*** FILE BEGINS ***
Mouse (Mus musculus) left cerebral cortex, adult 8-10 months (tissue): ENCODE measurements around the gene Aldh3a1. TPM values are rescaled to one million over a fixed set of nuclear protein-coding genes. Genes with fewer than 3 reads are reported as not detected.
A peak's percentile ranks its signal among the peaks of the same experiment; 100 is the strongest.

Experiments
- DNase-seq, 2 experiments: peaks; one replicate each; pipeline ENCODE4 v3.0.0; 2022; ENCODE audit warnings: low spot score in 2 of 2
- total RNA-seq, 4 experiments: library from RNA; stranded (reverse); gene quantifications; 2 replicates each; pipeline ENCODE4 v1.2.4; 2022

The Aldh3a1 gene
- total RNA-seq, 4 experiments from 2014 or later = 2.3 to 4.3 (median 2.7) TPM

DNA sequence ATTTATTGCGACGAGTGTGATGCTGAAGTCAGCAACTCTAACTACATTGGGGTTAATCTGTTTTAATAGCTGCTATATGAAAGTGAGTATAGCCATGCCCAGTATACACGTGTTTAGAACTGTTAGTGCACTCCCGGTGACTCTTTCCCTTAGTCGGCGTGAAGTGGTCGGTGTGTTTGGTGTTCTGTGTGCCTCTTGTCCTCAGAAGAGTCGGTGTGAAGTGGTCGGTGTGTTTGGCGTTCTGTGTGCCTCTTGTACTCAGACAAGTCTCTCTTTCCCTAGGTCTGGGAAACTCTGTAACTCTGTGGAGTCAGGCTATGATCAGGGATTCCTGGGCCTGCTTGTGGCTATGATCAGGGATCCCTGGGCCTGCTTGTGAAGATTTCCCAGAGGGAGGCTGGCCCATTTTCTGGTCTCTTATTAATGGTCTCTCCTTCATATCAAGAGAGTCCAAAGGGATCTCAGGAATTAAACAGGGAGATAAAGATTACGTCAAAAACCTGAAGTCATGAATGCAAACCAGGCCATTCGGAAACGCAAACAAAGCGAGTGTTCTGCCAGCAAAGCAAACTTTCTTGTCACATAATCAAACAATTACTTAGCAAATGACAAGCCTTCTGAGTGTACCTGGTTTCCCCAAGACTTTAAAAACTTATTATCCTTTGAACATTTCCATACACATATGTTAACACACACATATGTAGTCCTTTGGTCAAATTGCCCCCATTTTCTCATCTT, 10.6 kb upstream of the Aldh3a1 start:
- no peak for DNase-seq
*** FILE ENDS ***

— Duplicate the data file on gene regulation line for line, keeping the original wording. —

Mouse (Mus musculus) left cerebral cortex, adult 8-10 months (tissue): ENCODE measurements around the gene Aldh3a1. TPM values are rescaled to one million over a fixed set of nuclear protein-coding genes. Genes with fewer than 3 reads are reported as not detected.
A peak's percentile ranks its signal among the peaks of the same experiment; 100 is the strongest.

Experiments
- DNase-seq, 2 experiments: peaks; one replicate each; pipeline ENCODE4 v3.0.0; 2022; ENCODE audit warnings: low spot score in 2 of 2
- total RNA-seq, 4 experiments: library from RNA; stranded (reverse); gene quantifications; 2 replicates each; pipeline ENCODE4 v1.2.4; 2022

The Aldh3a1 gene
- total RNA-seq, 4 experiments from 2014 or later = 2.3 to 4.3 (median 2.7) TPM

DNA sequence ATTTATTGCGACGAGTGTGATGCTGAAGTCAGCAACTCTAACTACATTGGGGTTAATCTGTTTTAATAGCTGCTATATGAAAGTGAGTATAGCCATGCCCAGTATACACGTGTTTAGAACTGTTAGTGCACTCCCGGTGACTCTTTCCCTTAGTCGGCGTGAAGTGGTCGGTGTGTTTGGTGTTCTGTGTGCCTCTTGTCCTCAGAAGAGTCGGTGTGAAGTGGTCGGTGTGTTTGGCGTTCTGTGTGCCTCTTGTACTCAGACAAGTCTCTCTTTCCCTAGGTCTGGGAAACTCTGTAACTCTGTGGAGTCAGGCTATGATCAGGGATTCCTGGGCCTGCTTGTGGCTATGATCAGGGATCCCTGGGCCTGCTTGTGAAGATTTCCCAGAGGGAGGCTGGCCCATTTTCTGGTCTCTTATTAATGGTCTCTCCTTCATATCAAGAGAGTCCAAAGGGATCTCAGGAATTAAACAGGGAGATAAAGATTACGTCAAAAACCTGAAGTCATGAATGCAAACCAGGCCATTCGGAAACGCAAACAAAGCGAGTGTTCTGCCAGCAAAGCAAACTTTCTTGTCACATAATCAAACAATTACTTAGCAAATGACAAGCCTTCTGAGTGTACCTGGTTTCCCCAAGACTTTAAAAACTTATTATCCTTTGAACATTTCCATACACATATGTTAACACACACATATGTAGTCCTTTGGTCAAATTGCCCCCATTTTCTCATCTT, 10.6 kb upstream of the Aldh3a1 start:
- no peak for DNase-seq